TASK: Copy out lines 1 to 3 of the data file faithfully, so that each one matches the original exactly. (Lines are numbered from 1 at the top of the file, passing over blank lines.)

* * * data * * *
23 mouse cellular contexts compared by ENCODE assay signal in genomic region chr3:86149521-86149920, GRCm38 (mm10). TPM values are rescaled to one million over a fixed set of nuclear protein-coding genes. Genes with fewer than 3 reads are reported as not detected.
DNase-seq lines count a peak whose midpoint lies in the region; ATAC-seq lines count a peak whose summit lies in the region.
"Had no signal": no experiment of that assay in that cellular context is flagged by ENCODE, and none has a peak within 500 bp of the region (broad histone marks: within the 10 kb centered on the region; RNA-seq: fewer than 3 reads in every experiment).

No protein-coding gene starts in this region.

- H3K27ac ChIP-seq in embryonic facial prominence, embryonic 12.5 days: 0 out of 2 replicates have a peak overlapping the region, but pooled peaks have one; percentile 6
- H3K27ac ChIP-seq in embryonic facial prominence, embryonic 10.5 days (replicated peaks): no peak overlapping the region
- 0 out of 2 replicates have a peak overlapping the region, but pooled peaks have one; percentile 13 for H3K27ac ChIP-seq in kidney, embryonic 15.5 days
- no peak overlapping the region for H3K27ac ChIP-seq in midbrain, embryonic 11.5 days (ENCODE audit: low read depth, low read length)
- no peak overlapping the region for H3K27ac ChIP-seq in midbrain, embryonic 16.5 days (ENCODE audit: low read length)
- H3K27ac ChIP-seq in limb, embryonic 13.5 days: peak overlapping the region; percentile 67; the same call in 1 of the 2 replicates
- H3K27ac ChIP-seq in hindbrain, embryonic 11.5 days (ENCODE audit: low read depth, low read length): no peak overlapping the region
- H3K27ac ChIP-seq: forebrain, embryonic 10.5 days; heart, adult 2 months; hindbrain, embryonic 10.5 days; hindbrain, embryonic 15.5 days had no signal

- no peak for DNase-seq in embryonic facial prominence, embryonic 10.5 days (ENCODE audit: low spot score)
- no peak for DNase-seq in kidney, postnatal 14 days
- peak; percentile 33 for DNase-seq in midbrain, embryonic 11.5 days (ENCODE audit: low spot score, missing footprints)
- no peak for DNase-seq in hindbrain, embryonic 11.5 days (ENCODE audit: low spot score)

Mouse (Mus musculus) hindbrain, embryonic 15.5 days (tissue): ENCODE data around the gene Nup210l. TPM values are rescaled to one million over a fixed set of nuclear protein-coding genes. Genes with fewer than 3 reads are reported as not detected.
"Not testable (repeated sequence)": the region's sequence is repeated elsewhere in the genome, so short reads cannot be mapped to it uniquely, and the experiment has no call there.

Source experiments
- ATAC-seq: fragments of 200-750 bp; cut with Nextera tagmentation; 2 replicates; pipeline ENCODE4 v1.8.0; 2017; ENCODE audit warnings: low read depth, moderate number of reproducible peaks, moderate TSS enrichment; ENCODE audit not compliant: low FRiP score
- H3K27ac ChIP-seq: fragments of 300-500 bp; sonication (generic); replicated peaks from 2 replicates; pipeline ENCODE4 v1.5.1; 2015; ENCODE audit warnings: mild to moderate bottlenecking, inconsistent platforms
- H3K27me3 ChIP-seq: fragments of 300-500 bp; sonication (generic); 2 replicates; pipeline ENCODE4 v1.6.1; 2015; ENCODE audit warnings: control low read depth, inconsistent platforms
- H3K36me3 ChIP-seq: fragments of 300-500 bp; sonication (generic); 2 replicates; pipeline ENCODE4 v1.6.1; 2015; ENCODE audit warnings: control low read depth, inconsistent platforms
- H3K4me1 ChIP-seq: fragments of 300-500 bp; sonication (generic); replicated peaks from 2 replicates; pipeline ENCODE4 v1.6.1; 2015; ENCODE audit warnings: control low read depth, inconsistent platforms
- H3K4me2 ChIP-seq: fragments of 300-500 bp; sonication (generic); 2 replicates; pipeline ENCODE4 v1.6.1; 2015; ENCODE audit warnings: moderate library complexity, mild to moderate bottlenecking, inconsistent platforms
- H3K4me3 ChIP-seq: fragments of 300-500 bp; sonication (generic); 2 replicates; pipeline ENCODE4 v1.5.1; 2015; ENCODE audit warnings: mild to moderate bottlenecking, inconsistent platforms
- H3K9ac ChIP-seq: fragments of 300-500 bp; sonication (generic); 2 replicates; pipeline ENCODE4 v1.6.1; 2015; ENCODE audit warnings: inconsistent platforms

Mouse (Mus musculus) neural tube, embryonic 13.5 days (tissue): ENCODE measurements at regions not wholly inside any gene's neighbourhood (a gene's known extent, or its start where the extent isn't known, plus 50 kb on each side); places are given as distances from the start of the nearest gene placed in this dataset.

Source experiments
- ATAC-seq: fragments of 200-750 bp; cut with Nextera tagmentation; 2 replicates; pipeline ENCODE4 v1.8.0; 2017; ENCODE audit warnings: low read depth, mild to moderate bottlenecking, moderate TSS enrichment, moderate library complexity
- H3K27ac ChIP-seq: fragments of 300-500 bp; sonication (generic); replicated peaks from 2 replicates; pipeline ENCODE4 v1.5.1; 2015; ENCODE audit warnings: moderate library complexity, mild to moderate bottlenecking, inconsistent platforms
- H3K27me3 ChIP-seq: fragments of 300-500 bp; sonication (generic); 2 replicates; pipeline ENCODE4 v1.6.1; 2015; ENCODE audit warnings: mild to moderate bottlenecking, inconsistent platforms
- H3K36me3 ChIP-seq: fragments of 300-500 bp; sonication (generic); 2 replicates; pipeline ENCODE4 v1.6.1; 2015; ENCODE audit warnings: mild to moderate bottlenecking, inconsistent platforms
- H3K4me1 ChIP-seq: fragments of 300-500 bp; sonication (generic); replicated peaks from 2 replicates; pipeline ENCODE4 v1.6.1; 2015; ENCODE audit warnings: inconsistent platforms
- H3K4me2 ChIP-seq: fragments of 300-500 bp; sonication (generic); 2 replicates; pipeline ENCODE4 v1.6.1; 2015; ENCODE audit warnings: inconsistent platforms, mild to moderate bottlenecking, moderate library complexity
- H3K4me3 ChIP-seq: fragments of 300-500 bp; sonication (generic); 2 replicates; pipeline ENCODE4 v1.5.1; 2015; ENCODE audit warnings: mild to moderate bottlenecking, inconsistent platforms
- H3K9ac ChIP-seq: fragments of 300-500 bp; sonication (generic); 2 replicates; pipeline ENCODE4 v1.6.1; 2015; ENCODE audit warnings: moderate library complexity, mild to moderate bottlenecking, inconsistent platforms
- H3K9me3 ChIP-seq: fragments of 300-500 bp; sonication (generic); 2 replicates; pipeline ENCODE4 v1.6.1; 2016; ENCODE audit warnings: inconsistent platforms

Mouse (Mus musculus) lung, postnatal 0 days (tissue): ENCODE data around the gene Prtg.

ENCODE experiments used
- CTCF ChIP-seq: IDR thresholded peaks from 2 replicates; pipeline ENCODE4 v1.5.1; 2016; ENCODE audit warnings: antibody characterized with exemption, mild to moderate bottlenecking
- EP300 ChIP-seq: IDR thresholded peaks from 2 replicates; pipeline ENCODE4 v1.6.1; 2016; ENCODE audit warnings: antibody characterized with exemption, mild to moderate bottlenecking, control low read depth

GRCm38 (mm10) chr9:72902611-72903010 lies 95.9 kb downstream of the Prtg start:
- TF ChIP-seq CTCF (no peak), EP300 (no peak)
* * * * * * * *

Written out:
23 mouse cellular contexts compared by ENCODE assay signal in genomic region chr3:86149521-86149920, GRCm38 (mm10). TPM values are rescaled to one million over a fixed set of nuclear protein-coding genes. Genes with fewer than 3 reads are reported as not detected.
DNase-seq lines count a peak whose midpoint lies in the region; ATAC-seq lines count a peak whose summit lies in the region.
"Had no signal": no experiment of that assay in that cellular context is flagged by ENCODE, and none has a peak within 500 bp of the region (broad histone marks: within the 10 kb centered on the region; RNA-seq: fewer than 3 reads in every experiment).